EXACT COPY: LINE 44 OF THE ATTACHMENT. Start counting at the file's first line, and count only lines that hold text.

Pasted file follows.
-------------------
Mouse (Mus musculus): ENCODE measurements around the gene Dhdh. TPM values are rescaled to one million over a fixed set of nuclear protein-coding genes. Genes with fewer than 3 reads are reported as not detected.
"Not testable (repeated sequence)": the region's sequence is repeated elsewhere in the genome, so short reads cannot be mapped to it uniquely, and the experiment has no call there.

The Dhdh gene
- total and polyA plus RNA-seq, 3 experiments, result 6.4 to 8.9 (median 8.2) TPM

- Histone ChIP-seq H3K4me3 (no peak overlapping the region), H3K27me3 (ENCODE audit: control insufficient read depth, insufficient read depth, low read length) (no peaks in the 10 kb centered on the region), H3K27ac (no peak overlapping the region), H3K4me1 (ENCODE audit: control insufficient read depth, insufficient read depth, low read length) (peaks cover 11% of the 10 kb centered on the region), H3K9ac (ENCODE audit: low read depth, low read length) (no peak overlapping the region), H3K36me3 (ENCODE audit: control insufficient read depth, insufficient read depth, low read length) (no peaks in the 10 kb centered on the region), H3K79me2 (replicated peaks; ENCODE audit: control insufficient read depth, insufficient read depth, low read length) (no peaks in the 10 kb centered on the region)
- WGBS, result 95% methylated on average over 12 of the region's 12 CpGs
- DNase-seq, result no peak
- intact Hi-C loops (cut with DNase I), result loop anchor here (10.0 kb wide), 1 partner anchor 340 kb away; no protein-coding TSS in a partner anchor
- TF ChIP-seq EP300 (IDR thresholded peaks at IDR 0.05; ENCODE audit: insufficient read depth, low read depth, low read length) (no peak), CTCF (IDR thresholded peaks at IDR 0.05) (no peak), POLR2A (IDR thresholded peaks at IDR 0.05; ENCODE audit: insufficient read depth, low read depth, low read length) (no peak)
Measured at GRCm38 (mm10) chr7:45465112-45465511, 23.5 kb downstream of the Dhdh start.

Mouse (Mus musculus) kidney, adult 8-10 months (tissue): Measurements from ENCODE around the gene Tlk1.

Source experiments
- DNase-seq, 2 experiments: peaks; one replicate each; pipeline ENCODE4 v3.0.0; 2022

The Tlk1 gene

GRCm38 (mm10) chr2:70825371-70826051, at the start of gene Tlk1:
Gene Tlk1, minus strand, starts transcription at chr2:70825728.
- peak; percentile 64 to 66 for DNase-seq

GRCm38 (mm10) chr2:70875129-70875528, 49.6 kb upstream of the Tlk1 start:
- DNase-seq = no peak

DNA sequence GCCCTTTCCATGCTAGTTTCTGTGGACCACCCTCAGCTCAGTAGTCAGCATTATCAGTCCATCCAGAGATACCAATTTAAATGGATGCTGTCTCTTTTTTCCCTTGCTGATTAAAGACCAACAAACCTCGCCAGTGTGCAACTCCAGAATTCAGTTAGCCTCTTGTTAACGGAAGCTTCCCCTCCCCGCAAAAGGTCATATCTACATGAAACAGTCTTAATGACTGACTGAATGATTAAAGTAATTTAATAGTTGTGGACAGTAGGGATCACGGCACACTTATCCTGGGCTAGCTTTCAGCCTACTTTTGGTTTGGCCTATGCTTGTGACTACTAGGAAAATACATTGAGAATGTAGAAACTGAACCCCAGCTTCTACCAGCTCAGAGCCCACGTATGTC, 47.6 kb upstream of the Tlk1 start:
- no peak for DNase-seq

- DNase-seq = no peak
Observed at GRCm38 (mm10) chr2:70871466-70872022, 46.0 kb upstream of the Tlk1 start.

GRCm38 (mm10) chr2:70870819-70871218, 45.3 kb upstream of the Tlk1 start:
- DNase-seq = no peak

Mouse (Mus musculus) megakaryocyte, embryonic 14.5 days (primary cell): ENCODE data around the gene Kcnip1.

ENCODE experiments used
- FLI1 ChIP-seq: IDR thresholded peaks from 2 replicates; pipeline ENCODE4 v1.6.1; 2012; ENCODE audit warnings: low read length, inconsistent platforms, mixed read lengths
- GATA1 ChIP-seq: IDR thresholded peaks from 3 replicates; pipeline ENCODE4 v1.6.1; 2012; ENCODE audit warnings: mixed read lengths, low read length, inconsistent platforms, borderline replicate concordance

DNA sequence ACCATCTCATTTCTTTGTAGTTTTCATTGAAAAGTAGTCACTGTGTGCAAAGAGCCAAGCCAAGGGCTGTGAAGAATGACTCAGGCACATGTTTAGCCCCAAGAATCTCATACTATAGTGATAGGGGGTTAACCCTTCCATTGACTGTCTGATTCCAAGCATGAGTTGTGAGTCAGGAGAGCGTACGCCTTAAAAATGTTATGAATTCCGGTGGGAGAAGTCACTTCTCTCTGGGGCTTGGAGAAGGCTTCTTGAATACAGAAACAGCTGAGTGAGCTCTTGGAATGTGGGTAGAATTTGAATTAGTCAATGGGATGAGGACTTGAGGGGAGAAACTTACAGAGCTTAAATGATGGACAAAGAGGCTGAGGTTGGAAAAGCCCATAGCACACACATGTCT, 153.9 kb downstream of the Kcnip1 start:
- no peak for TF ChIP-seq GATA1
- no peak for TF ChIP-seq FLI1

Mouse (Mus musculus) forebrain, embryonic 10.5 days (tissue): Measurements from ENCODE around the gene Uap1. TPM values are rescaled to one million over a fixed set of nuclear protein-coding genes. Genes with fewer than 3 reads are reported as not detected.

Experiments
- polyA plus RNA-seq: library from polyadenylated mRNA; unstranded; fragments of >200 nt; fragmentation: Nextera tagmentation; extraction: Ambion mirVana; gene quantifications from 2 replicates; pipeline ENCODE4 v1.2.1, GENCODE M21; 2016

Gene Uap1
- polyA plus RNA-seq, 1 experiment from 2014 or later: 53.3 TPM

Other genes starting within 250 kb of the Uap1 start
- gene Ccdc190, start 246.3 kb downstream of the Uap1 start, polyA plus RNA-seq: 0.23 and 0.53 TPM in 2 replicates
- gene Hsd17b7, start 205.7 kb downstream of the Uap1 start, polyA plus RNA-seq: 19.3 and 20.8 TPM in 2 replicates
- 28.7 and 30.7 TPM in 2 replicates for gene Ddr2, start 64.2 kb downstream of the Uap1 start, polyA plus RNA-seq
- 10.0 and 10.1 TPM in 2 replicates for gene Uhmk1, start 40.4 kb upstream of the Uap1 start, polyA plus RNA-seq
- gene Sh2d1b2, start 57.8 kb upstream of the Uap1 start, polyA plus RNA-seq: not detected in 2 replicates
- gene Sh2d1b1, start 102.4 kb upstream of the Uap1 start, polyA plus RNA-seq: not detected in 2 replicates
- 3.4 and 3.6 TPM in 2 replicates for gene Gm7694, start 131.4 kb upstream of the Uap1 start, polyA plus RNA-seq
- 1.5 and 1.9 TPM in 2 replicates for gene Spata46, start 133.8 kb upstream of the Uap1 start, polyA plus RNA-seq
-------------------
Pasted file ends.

- gene Sh2d1b1, start 102.4 kb upstream of the Uap1 start, polyA plus RNA-seq: not detected in 2 replicates